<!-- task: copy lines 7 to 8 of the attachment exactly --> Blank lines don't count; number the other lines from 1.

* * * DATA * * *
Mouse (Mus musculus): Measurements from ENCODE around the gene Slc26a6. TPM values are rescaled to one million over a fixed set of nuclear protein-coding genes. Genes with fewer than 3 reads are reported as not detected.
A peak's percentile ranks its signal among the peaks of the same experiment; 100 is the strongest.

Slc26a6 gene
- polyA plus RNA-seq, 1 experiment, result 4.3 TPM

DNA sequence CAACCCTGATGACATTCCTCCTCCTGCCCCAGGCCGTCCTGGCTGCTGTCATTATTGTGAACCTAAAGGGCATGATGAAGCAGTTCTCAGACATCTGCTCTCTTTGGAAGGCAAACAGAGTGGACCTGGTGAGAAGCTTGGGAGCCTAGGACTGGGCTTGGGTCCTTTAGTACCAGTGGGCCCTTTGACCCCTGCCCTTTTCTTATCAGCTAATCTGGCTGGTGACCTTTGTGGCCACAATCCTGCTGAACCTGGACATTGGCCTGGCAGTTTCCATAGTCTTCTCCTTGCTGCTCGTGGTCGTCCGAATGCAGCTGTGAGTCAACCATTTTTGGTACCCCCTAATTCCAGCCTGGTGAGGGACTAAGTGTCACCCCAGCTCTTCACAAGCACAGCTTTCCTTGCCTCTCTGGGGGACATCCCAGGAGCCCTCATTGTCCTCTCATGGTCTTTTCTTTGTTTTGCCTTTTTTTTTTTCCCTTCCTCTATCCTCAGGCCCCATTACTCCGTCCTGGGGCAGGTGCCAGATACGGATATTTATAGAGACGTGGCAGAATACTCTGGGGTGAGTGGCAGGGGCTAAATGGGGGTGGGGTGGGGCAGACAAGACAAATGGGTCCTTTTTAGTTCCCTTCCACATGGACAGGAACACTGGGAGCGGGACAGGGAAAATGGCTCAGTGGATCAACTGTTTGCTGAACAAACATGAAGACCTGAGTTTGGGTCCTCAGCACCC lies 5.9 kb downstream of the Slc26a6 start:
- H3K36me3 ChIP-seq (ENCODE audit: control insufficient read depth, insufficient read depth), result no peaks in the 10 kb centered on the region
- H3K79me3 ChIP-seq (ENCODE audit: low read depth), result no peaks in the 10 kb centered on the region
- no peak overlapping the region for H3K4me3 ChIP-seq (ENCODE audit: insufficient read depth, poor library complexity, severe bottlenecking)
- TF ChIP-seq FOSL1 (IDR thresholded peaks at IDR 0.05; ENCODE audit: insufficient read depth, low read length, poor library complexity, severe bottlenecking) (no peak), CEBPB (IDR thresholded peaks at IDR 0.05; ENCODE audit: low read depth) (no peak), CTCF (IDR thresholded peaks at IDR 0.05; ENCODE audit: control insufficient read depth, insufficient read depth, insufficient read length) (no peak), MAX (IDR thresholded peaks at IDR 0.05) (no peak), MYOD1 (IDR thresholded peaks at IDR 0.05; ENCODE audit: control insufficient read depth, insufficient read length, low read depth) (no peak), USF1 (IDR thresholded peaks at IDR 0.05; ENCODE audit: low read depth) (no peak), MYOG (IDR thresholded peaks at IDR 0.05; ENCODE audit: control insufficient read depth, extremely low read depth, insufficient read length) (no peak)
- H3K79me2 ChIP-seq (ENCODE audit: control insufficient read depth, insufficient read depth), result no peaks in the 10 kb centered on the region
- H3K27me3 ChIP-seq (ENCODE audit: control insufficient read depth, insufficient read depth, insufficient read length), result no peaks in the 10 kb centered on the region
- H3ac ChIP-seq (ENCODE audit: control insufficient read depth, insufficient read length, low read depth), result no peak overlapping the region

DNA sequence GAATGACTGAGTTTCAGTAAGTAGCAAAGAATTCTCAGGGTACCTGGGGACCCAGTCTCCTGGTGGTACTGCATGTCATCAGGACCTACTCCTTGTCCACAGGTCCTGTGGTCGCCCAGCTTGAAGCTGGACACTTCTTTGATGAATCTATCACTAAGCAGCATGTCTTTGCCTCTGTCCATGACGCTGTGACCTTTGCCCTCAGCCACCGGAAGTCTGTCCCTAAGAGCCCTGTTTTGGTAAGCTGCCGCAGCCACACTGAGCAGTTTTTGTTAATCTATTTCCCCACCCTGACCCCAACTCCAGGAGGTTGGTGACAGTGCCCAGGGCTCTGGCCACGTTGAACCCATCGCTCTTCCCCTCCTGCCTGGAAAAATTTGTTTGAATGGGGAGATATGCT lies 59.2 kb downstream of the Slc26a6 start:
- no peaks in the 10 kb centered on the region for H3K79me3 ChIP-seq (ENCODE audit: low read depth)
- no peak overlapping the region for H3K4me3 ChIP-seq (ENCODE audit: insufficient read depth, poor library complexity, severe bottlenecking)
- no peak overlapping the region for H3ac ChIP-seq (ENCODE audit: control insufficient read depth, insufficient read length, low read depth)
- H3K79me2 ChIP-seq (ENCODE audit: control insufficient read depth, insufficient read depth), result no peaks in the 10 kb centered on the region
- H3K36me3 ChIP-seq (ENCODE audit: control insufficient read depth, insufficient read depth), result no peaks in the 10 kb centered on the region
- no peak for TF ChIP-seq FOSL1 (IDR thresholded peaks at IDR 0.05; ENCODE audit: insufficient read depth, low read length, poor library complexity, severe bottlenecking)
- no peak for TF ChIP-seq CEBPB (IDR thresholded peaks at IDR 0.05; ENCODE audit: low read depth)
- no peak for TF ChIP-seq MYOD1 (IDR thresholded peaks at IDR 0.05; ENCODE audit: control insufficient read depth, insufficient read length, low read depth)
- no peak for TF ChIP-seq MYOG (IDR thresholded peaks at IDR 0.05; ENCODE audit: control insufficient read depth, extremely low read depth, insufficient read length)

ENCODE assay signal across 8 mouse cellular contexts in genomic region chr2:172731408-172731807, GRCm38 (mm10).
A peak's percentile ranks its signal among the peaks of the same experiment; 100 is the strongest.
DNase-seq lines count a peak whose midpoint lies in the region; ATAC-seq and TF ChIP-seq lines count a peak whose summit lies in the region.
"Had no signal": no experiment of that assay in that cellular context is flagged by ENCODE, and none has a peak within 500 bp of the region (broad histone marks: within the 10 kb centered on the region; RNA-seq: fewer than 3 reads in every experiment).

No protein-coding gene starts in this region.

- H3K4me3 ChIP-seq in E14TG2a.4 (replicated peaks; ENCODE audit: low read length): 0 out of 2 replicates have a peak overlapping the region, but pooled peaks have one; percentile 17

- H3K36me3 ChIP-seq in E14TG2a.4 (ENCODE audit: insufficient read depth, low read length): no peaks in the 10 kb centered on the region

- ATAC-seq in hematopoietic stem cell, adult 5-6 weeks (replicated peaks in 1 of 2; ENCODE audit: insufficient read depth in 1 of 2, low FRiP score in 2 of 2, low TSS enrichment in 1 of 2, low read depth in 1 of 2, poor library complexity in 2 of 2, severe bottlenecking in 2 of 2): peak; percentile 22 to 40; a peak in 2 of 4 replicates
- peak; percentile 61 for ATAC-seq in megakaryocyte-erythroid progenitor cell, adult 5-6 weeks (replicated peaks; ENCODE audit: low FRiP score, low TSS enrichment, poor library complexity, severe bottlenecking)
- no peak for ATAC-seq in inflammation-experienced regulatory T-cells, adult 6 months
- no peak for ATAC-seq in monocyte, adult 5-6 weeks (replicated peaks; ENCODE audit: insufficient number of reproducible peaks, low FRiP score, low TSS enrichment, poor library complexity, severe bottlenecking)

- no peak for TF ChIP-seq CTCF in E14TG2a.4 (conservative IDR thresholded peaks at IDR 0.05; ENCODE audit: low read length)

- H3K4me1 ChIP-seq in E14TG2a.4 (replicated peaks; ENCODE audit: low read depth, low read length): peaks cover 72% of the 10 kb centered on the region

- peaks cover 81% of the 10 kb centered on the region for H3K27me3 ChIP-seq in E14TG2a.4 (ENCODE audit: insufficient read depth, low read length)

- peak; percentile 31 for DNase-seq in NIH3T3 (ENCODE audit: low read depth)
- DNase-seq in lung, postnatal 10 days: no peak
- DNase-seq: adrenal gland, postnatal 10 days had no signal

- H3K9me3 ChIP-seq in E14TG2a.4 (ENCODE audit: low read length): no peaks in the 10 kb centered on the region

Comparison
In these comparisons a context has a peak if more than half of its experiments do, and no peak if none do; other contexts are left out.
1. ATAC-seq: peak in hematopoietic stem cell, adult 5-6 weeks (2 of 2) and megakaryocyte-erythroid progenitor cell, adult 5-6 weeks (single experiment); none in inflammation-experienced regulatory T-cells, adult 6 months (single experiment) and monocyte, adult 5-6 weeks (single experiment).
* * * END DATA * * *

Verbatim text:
- H3K79me3 ChIP-seq (ENCODE audit: low read depth), result no peaks in the 10 kb centered on the region
- no peak overlapping the region for H3K4me3 ChIP-seq (ENCODE audit: insufficient read depth, poor library complexity, severe bottlenecking)